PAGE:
The measure, backed by 17 Democrats, would ban US assistance to Israel from contributing to detention of Palestinian children.
Washington, DC – A United States congresswoman has renewed a push to ensure that aid to Israel does not contribute to abuses of Palestinians, particularly children, as progressive legislators continue to call for conditions to be placed on the assistance.
On Friday, Democratic Congresswoman Betty McCollum reintroduced a bill that would prohibit US aid from contributing to the detention of Palestinian children and to military activities that would facilitate “further unilateral annexation” of the occupied West Bank.
“Not $1 of US aid should be used to commit human rights violations, demolish families’ homes, or permanently annex Palestinian lands,” McCollum said in a statement.
“The United States provides billions in assistance for Israel’s government each year — and those dollars should go toward Israel’s security, not toward actions that violate international law and cause harm.”
I’ve officially reintroduced the Defending Palestinian Children and Families Living Under Israeli Military Occupation Act—because not $1 of U.S. aid should be used to commit human rights violations.
— Rep. Betty McCollum (@BettyMcCollum04) May 5, 2023
Israel, accused of apartheid by leading human rights groups including Amnesty International, receives at least $3.8bn in US aid annually.
The bill, dubbed Defending the Human Rights of Palestinian Children and Families Living Under Israeli Military Occupation Act, has little chance of passing in Congress, where Israel enjoys overwhelming bipartisan support.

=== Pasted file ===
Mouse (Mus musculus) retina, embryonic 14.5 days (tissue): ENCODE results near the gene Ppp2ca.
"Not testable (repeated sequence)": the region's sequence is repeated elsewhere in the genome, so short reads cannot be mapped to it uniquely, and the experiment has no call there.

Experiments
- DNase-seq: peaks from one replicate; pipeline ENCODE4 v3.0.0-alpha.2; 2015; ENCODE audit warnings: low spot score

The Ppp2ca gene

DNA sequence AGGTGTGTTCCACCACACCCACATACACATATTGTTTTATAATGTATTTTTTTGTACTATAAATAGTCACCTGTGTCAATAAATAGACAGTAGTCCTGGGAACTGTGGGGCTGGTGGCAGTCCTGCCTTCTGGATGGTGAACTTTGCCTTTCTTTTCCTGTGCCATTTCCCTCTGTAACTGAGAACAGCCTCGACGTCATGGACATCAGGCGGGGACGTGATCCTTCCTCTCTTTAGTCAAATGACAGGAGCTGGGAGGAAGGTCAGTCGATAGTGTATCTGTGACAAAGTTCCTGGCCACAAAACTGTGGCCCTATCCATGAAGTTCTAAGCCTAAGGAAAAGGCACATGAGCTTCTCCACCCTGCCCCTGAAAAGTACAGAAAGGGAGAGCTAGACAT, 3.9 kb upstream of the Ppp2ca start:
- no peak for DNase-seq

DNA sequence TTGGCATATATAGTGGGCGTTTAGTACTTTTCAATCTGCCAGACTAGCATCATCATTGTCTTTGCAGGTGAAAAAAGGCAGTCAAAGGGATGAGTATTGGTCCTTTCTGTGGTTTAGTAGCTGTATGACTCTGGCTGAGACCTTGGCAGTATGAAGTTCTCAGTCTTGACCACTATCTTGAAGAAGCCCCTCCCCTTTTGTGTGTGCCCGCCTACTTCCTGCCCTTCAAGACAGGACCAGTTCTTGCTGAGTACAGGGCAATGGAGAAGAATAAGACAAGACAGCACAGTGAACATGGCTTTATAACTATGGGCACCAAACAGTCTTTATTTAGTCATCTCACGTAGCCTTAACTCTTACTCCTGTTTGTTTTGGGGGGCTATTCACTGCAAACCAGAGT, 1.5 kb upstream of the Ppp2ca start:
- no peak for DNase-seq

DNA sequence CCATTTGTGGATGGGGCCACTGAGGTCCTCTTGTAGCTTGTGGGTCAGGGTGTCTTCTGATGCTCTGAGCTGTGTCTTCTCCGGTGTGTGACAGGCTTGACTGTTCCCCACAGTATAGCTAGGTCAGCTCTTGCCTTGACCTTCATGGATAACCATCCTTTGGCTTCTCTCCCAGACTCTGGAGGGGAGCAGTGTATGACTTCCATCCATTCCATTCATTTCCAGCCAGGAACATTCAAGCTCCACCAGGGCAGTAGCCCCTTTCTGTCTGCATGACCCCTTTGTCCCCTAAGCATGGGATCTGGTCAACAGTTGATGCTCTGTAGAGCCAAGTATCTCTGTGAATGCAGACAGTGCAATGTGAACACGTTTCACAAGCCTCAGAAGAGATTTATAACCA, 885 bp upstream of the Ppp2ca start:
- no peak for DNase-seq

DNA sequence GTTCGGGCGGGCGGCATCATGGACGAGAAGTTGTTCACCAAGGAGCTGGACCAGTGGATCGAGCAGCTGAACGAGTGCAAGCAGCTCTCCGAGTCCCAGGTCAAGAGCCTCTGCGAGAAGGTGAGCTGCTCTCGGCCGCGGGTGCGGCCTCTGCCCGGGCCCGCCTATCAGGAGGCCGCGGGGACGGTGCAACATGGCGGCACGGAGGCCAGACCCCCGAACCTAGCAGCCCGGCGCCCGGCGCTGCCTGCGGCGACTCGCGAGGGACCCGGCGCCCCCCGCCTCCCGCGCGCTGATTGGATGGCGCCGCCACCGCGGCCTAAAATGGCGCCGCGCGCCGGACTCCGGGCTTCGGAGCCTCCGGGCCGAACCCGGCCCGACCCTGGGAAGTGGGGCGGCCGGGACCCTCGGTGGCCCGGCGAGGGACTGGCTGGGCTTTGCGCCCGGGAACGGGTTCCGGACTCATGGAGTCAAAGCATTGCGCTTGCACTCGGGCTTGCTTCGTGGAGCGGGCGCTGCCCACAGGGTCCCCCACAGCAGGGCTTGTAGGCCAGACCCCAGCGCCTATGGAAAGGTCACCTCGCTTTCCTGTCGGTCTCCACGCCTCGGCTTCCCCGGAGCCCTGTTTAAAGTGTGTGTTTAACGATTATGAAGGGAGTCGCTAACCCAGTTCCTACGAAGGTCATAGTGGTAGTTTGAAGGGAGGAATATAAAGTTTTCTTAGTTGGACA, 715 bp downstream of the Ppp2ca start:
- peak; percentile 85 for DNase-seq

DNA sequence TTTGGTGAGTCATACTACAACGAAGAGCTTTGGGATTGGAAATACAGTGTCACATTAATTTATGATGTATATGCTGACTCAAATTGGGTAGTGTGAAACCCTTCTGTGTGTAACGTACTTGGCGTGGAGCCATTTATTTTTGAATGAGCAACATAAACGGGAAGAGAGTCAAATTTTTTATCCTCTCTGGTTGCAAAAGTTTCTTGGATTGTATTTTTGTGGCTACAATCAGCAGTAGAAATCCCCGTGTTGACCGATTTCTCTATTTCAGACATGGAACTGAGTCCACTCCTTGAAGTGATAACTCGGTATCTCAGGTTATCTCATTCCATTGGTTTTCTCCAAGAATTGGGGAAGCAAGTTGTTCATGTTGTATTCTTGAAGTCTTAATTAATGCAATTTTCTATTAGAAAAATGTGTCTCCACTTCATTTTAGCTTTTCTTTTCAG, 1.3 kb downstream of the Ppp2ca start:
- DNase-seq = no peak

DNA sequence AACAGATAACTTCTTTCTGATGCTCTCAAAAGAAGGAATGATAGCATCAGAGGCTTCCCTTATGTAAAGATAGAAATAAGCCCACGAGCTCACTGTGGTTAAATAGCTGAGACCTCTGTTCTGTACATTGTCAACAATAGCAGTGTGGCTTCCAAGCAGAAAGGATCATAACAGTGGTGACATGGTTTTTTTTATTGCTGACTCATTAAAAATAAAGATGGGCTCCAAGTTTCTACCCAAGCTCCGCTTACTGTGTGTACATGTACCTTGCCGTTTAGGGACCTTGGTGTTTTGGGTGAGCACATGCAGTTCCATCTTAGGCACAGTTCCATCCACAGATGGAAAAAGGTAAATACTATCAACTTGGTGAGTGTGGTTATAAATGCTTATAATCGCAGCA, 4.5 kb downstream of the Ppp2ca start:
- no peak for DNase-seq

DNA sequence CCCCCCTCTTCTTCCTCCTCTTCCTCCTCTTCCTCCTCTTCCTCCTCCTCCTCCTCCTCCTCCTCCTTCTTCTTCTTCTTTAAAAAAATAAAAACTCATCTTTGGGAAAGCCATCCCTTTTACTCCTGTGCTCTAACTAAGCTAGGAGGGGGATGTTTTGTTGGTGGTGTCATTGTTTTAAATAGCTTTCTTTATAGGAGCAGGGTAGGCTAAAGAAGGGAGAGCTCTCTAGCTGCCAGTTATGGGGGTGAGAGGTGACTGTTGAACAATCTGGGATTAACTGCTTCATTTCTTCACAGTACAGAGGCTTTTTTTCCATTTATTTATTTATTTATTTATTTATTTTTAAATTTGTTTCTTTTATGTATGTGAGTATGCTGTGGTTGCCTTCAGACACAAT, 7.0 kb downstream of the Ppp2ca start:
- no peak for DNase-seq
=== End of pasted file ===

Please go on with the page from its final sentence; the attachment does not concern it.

But Palestinian rights advocates say such measures lead to debate about US policy and highlight the push to question unconditional aid to Israel. They point to public opinion polls showing that a growing number of Americans, especially Democrats, sympathise with Palestinians and support placing restrictions on the assistance.
McCollum’s bill was co-sponsored by 16 Democrats, including Virginia Representative Don Beyer; Congressional Progressive Caucus chair Pramila Jayapal; Palestinian American Congresswoman Rashida Tlaib; and prominent progressives Alexandria Ocasio-Cortez, Cori Bush, Ilhan Omar and Ayanna Pressley.
Representative Barbara Lee, who is running for the US Senate in California, and Summer Lee — a first-term congresswoman who overcame millions of dollars in campaign spending against her by pro-Israel groups last year — are also backing the bill.
“Israel’s drive to perpetuate its control over the occupied West Bank results in other serious violations of international law, including the unlawful demolition of Palestinian homes and the forcible transfer of Palestinian civilians,” the bill said.
It also noted that between 500 and 700 Palestinian children, aged 12 to 17, are detained by Israel every year and prosecuted before military courts.
“In the Israeli-occupied West Bank, there are two separate and unequal legal systems, with Israeli military law imposed on Palestinians and Israeli civilian law applied to Israeli settlers,” the proposed legislation said.
McCollum first presented a version of the bill in 2017 and has reintroduced it in every Congress, every two years, since then. The measure has never been considered by the House Foreign Affairs Committee, currently chaired by Michael McCaul, a staunchly pro-Israel Republican.
“The dehumanisation of the Palestinian people has been such an effective narrative that 75 percent of Congress wants absolutely no restriction on US military aid to Israel, effectively supporting the systemic repression of Palestinian society,” the congresswoman told Al Jazeera in 2021, when she last introduced the bill.
Last month, 14 legislators — including Senator Bernie Sanders and many of the co-sponsors of McCollum’s measure — issued a letter urging Democratic President Joe Biden to investigate whether US weapons were used to commit rights violations against Palestinians.
The letter called for ensuring that “US taxpayer funds do not support projects in illegal settlements”.
The Biden administration has criticised Israeli settlement plans, but US officials often stress that Washington’s commitment to Israel is “ironclad”.
As a candidate in late 2019, Biden — a self-proclaimed Zionist — dismissed placing conditions on aid to Israel as a “bizarre” idea.